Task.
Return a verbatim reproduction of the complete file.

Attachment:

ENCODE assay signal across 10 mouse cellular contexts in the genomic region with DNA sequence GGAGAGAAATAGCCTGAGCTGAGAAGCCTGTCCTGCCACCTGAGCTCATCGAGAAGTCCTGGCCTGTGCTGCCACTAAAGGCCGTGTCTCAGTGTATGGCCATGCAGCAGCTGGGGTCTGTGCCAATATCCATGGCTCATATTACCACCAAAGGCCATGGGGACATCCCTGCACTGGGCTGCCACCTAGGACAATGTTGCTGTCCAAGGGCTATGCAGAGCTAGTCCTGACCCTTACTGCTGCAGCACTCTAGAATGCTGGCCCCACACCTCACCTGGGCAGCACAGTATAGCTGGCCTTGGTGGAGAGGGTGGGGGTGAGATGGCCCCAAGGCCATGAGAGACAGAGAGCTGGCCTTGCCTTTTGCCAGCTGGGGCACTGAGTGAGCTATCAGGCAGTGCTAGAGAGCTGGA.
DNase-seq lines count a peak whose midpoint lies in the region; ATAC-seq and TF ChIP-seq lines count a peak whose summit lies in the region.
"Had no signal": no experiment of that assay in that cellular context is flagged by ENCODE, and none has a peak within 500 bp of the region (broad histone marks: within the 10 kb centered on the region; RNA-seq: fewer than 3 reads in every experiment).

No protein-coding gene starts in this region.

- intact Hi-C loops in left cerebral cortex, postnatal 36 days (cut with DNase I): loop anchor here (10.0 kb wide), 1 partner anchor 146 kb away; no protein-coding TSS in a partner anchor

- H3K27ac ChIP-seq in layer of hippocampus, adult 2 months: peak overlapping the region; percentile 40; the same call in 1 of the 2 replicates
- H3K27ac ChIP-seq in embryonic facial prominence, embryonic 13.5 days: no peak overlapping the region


ENCODE assay signal across 10 mouse cellular contexts in the genomic region with DNA sequence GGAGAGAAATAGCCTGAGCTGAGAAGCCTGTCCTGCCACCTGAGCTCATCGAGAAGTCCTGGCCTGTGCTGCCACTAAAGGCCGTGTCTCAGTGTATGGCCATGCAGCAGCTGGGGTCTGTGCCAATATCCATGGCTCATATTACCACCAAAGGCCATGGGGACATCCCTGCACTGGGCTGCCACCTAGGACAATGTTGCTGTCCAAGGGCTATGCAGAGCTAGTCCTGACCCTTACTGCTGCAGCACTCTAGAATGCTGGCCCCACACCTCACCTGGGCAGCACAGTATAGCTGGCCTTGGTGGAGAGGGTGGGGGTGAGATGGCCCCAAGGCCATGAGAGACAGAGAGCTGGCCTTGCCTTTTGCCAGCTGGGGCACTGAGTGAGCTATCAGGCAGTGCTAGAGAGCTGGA.
DNase-seq lines count a peak whose midpoint lies in the region; ATAC-seq and TF ChIP-seq lines count a peak whose summit lies in the region.
"Had no signal": no experiment of that assay in that cellular context is flagged by ENCODE, and none has a peak within 500 bp of the region (broad histone marks: within the 10 kb centered on the region; RNA-seq: fewer than 3 reads in every experiment).

No protein-coding gene starts in this region.

- intact Hi-C loops in left cerebral cortex, postnatal 36 days (cut with DNase I): loop anchor here (10.0 kb wide), 1 partner anchor 146 kb away; no protein-coding TSS in a partner anchor

- H3K27ac ChIP-seq in layer of hippocampus, adult 2 months: peak overlapping the region; percentile 40; the same call in 1 of the 2 replicates
- H3K27ac ChIP-seq in embryonic facial prominence, embryonic 13.5 days: no peak overlapping the region